Some thoughts on what to do

Joe Felsenstein joe at GENETICS.WASHINGTON.EDU
Tue Feb 5 07:18:07 EST 1991

John Gillespie wrote (relative to what to do next in molecular phylogney:

> Here, here!! We have have known since '71 (Ohta and Kimura) that rates of
> substitution vary.  We also know the the frequency of the four nucleotides vary
> through time.  It is hard to imagine a characterization of the substitution
> process that is farther from those assumed by most tree-construction
> algorithms.

Well, I can imagine LOTS of models that are even farther!  Seriously, though,
(1) variation of rate of evolution with time (lack of clockness) is definitely
   allowed in most methods of inferring phylogenies (Distance methods, ML,
   parsimony, invariants/evolutionary-parsimony),
(2) variation of frequencies of nucleotides is not allowed in most programs but
 (a) if one is willing to accept the admittedly questionable independence
   of different sites, resampling methods such as the bootstrap allow one to
   investigate the empirical variability of inferences made with imperfect
 (b) check out Barry and Hartigan's 1987 paper in Statistical Science, which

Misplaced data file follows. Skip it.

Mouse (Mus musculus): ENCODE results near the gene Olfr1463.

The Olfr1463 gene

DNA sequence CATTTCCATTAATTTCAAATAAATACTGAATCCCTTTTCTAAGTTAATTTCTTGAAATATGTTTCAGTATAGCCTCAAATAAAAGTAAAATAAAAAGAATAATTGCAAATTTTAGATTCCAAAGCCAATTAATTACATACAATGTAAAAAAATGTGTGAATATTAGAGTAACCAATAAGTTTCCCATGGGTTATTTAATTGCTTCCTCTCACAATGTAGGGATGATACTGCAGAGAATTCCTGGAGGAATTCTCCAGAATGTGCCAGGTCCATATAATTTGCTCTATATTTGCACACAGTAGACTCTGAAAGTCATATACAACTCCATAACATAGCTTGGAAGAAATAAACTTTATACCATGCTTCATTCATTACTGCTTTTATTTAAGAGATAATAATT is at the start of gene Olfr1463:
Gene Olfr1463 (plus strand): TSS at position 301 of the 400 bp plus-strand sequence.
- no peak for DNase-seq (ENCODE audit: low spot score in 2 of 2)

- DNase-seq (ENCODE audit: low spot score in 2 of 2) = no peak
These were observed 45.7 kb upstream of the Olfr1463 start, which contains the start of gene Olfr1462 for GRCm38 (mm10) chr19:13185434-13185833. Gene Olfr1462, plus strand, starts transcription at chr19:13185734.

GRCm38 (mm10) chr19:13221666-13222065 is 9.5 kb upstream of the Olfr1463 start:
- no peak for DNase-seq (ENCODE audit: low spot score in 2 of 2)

puts forward (among others) a model where the transition probability matrix
   varies arbitrarily from branch to branch and they can do maximum likelihood
   for it (in fact, it's easier than my ML).  This would allow varying
   base frequencies in different parts of the tree.
 (c) we've got to do _something_, so we do what we know how.  If John uses his
   considerable powers to formulate a model that is more realistic and
   continues to be computationally tractable, we will all be quite interested
   in it.  A better model would have some specification of the distribution of
   possible equilibrium base frequencies and how quickly they can change as
   one moves along the tree,
(3) Variation of nucleotide composition is real but I think a much more serious
   departure from reality in the models used for ML and distance methods is
   the equal rates of substitution at all sites.  I have some ways one can
   specify unequal rates in my current ML programs and am working on ways
   the method can infer them instead of you having to specify rates.

Joe Felsenstein, Dept. of Genetics, Univ. of Washington, Seattle, WA 98195
 Internet:         joe at genetics.washington.edu     (IP No.
 Bitnet/EARN:      felsenst at uwavm
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